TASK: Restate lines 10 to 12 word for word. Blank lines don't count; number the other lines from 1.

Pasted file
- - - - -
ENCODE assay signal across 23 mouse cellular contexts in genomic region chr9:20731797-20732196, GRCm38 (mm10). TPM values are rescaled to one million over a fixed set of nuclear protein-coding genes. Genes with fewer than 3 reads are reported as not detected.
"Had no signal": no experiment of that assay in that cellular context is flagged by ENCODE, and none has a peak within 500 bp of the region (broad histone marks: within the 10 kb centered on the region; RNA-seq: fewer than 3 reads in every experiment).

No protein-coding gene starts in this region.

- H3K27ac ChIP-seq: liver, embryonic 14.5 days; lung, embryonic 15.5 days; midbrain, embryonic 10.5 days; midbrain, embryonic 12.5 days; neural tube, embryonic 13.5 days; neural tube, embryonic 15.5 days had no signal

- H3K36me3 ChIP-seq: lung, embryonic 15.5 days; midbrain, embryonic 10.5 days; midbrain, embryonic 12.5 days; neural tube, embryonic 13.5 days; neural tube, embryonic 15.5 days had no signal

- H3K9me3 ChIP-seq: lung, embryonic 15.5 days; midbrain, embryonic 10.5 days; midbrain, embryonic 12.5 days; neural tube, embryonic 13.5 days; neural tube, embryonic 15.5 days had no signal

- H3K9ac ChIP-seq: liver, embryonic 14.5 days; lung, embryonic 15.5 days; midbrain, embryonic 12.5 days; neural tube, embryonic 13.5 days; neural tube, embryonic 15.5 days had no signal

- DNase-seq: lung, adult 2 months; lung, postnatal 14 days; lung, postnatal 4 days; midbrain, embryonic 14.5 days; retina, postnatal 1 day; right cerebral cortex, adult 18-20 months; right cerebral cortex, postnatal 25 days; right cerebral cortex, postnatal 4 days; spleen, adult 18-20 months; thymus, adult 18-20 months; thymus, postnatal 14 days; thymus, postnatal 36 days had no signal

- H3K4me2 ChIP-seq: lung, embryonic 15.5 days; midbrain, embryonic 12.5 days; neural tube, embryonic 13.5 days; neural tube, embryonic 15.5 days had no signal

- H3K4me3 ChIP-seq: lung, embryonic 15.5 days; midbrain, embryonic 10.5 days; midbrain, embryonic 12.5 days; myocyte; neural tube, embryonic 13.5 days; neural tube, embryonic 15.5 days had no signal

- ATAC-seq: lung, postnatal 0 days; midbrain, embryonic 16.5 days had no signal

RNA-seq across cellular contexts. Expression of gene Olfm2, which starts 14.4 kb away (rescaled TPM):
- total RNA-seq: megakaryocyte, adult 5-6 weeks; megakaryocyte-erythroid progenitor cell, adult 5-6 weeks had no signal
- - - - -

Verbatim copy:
- H3K4me3 ChIP-seq: lung, embryonic 15.5 days; midbrain, embryonic 10.5 days; midbrain, embryonic 12.5 days; myocyte; neural tube, embryonic 13.5 days; neural tube, embryonic 15.5 days had no signal

- ATAC-seq: lung, postnatal 0 days; midbrain, embryonic 16.5 days had no signal

RNA-seq across cellular contexts. Expression of gene Olfm2, which starts 14.4 kb away (rescaled TPM):